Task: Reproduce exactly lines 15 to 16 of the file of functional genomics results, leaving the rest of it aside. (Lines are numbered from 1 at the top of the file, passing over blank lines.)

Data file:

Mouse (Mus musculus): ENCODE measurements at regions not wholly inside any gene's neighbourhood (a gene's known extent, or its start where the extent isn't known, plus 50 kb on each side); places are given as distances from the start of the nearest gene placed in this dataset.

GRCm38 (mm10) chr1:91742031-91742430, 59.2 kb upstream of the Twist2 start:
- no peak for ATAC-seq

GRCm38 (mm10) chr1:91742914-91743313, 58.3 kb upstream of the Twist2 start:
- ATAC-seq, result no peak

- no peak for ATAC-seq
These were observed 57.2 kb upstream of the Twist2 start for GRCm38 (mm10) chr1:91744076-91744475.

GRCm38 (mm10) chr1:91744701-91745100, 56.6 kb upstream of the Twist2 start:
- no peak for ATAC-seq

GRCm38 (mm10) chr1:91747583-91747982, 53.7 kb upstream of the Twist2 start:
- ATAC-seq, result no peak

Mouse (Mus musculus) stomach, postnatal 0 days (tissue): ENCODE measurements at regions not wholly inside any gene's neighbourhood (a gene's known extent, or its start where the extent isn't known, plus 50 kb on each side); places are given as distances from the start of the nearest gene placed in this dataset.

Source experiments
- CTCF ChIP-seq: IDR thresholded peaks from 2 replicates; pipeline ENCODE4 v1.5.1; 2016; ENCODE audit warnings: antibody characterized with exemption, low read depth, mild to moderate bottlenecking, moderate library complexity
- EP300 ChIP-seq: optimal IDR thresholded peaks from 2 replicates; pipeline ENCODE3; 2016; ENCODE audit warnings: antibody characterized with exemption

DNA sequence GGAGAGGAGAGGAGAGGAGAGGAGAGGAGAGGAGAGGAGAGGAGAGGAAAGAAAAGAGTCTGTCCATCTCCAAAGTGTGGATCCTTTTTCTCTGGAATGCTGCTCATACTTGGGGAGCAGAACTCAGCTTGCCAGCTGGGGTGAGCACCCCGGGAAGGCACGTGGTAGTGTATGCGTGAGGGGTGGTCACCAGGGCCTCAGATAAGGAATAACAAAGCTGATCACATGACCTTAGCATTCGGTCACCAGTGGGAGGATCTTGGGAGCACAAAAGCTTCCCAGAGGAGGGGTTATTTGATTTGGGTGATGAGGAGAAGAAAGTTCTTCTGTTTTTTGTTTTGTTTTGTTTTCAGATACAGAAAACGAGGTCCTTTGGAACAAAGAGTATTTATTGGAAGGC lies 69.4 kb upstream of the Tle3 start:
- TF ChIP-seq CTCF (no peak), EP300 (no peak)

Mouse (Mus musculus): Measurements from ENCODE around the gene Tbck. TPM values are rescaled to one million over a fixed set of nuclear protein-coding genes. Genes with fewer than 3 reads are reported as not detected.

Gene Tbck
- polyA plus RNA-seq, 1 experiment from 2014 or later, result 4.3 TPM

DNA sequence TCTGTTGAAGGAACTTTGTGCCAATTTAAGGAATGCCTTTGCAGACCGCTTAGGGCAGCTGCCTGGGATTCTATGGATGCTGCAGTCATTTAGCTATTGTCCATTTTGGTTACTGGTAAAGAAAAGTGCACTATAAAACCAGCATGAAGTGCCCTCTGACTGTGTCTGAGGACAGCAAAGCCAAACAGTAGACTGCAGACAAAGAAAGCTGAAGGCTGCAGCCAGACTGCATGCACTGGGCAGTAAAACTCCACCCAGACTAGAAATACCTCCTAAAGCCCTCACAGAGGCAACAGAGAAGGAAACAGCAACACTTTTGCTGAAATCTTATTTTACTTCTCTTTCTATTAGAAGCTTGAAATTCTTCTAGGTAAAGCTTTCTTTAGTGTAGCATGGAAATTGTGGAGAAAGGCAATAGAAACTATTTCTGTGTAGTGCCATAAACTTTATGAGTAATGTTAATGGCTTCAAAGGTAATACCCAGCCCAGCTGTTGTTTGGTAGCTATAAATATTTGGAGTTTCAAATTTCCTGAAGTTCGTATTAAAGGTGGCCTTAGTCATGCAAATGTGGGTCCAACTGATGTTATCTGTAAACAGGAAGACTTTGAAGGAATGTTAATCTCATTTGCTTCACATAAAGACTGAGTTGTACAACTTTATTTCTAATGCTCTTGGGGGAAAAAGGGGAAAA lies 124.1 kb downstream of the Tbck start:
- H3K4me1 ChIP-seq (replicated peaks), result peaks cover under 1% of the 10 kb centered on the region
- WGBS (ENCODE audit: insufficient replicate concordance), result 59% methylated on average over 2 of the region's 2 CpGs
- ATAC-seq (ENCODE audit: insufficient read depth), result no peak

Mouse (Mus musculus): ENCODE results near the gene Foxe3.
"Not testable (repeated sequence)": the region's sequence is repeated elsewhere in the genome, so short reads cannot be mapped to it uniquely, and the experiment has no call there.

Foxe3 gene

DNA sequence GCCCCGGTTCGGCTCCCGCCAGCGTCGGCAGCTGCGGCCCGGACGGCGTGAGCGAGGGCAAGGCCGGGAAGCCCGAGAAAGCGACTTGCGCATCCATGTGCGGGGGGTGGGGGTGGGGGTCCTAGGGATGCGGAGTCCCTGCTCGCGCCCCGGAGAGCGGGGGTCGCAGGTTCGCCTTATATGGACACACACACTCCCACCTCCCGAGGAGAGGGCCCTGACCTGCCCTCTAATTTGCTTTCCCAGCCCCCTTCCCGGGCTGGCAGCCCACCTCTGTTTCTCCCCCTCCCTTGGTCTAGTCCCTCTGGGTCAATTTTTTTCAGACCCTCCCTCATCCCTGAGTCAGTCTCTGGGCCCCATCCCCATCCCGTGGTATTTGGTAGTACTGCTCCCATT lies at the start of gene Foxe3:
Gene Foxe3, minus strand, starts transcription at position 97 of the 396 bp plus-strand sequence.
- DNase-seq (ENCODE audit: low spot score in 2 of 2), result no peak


- EP300 ChIP-seq: optimal IDR thresholded peaks from 2 replicates; pipeline ENCODE3; 2016; ENCODE audit warnings: antibody characterized with exemption

DNA sequence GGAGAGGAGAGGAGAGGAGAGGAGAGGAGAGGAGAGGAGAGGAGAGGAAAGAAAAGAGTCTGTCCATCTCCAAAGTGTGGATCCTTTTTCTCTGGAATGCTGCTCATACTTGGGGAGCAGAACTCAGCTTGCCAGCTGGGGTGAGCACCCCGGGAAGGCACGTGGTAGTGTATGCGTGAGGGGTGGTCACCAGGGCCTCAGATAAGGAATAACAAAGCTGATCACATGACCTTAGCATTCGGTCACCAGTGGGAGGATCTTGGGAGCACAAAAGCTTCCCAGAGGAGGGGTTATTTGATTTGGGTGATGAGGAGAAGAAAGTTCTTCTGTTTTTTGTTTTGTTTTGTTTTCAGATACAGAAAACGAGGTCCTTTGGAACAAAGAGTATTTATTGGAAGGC lies 69.4 kb upstream of the Tle3 start: